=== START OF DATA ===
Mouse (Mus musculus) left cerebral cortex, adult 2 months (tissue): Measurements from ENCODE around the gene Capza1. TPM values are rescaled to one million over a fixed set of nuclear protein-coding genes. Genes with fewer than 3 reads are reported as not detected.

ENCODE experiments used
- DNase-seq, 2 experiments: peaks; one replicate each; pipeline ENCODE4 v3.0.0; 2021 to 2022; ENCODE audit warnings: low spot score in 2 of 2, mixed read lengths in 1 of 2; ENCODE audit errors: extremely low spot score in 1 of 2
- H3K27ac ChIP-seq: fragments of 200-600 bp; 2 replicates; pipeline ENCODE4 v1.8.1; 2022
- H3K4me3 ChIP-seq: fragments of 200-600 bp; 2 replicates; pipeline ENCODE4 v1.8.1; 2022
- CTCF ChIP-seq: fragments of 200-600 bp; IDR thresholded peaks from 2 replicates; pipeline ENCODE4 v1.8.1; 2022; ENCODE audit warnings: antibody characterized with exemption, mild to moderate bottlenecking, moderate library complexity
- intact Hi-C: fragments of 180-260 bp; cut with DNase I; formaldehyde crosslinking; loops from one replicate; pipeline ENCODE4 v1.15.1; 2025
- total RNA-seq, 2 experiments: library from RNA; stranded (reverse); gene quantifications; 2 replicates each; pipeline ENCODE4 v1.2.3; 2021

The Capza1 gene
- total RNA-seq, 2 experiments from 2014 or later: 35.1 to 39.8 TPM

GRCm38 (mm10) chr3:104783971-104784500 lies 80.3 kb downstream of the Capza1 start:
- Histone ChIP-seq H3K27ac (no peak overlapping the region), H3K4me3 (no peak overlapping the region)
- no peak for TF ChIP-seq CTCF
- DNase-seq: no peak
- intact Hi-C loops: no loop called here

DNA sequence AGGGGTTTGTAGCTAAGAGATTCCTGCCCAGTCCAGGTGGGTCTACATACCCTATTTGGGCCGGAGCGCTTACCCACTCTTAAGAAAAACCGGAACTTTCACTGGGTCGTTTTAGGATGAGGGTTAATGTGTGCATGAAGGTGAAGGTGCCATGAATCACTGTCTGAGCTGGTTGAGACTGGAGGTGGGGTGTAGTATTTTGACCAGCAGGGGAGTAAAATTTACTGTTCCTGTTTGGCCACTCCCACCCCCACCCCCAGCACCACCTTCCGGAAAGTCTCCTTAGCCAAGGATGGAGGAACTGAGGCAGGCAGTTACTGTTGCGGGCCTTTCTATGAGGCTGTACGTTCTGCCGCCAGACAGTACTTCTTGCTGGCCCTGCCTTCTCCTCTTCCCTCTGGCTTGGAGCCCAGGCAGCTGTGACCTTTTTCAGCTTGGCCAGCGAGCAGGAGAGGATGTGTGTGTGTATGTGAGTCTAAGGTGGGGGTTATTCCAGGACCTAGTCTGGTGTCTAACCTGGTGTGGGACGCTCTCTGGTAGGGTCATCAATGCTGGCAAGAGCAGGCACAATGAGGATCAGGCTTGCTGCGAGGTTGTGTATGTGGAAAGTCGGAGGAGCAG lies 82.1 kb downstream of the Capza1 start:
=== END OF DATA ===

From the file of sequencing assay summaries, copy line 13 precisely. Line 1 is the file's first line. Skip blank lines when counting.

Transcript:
- no peak for TF ChIP-seq CTCF